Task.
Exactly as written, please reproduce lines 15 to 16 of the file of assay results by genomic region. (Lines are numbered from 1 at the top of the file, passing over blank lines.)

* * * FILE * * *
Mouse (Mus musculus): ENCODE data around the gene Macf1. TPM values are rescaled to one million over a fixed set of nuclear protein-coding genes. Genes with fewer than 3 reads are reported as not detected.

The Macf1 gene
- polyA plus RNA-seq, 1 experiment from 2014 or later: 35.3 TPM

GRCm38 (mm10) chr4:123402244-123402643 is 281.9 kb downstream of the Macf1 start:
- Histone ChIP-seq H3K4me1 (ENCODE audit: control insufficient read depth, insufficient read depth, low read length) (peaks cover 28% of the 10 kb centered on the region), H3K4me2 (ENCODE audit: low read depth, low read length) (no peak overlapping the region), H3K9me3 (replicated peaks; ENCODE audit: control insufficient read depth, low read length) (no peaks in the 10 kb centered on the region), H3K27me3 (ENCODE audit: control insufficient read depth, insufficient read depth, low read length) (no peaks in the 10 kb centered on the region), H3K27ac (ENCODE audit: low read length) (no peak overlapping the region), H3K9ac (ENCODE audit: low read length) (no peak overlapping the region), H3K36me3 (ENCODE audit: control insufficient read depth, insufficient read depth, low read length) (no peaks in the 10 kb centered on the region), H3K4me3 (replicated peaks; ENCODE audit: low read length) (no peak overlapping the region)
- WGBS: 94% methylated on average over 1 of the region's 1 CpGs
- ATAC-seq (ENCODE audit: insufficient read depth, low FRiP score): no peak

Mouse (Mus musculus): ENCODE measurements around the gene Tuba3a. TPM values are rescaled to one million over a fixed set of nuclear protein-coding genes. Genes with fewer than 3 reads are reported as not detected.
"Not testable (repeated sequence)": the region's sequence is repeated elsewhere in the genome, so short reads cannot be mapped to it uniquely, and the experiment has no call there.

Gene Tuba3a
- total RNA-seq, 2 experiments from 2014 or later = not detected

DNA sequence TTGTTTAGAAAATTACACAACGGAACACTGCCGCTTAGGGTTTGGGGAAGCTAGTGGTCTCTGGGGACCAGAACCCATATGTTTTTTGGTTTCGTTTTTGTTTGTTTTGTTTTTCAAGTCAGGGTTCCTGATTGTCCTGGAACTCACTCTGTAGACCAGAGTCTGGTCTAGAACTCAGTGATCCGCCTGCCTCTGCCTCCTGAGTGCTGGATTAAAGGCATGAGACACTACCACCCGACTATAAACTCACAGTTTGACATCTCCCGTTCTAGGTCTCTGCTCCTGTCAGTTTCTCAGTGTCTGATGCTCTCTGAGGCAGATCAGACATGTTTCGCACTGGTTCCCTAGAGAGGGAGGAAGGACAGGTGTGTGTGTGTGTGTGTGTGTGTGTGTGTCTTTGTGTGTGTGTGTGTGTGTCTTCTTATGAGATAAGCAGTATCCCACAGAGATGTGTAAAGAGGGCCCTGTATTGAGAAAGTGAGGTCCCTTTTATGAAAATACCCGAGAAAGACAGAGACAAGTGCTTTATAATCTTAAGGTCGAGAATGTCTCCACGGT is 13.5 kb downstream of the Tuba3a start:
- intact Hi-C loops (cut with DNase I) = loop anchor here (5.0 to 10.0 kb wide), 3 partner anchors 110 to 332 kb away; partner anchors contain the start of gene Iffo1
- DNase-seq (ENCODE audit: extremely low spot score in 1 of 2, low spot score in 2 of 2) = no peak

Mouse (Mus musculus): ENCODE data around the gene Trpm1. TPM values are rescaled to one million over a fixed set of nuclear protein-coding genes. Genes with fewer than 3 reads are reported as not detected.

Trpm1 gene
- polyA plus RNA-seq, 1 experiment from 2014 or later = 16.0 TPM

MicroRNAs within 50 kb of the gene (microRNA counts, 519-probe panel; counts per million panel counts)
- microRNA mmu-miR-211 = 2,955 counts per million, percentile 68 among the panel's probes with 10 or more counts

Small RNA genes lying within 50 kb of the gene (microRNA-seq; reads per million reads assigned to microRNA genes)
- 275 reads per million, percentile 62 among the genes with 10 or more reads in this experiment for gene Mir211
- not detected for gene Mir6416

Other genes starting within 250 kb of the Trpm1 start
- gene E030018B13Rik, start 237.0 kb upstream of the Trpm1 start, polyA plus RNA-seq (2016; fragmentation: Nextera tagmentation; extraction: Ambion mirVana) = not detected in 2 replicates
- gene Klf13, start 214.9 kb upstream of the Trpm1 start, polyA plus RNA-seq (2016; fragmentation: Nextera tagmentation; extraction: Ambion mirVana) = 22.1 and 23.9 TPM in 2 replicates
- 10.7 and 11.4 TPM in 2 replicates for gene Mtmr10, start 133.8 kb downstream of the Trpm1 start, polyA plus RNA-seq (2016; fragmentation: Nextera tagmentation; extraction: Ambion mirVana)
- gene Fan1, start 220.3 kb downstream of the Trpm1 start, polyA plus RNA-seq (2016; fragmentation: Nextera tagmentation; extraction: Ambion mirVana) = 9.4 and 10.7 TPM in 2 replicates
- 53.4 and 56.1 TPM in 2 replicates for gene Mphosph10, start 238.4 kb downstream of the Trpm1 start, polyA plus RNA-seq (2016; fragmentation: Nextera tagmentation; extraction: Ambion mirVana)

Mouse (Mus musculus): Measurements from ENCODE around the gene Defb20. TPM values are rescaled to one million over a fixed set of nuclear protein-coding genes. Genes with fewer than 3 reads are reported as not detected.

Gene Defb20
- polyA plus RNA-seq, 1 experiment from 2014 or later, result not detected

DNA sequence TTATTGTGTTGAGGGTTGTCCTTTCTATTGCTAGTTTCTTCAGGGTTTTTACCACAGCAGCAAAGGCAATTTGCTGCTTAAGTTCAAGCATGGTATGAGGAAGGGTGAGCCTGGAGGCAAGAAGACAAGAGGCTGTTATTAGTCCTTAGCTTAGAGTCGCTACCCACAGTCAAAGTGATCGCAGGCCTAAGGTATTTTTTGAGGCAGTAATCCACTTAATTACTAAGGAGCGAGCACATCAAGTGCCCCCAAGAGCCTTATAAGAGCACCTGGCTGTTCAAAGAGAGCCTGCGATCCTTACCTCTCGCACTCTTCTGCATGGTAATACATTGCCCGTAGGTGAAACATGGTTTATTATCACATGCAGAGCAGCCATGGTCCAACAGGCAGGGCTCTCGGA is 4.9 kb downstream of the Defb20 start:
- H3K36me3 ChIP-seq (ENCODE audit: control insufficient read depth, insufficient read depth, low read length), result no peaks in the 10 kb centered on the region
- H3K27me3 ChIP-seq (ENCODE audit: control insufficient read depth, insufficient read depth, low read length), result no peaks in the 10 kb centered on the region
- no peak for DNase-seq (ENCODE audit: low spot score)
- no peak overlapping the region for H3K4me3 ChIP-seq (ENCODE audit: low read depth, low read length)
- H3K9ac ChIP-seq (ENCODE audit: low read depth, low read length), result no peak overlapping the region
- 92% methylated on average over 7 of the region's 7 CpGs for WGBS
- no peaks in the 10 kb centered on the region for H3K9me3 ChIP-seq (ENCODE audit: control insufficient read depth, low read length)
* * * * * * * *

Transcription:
Mouse (Mus musculus): ENCODE data around the gene Trpm1. TPM values are rescaled to one million over a fixed set of nuclear protein-coding genes. Genes with fewer than 3 reads are reported as not detected.

Trpm1 gene